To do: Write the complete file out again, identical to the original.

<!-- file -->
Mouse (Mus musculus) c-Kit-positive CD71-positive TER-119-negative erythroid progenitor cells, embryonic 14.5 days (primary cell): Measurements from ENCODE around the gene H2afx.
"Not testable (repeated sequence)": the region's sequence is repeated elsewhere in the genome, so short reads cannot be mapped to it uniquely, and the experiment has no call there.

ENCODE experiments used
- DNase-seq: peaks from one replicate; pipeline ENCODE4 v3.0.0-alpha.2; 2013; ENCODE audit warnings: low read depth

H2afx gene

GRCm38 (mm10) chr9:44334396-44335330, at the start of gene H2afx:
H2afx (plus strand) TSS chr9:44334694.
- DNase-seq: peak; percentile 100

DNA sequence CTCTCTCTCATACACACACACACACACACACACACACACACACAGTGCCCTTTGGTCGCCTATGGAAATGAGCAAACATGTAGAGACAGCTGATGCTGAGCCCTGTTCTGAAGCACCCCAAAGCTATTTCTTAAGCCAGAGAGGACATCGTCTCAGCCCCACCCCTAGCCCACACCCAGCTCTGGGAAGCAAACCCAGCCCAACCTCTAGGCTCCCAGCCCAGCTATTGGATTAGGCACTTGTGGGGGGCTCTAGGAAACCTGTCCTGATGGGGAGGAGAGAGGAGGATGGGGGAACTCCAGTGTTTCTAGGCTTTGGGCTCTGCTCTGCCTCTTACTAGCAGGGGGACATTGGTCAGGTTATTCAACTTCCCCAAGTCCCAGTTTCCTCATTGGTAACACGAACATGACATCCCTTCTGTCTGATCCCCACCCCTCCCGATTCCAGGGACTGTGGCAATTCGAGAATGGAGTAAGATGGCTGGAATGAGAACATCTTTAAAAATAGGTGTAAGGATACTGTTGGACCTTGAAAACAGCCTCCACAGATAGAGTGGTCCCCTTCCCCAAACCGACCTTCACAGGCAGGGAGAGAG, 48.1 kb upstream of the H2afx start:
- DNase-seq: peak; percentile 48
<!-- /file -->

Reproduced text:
Mouse (Mus musculus) c-Kit-positive CD71-positive TER-119-negative erythroid progenitor cells, embryonic 14.5 days (primary cell): Measurements from ENCODE around the gene H2afx.
"Not testable (repeated sequence)": the region's sequence is repeated elsewhere in the genome, so short reads cannot be mapped to it uniquely, and the experiment has no call there.

ENCODE experiments used
- DNase-seq: peaks from one replicate; pipeline ENCODE4 v3.0.0-alpha.2; 2013; ENCODE audit warnings: low read depth

H2afx gene

GRCm38 (mm10) chr9:44334396-44335330, at the start of gene H2afx:
H2afx (plus strand) TSS chr9:44334694.
- DNase-seq: peak; percentile 100

DNA sequence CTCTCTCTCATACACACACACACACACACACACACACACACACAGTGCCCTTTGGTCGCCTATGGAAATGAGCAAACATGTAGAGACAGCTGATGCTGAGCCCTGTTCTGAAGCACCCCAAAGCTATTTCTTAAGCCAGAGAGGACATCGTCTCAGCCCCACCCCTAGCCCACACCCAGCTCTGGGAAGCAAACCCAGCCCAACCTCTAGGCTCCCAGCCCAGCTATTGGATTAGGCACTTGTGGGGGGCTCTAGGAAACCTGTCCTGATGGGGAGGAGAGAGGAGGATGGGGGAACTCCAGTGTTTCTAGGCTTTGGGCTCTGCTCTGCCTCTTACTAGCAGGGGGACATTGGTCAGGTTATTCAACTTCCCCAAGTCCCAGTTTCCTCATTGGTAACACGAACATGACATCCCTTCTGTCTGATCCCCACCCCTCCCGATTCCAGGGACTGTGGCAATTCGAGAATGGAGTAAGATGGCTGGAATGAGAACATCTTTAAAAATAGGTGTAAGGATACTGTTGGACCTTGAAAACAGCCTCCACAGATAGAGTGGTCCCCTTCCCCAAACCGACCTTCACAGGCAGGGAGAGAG, 48.1 kb upstream of the H2afx start:
- DNase-seq: peak; percentile 48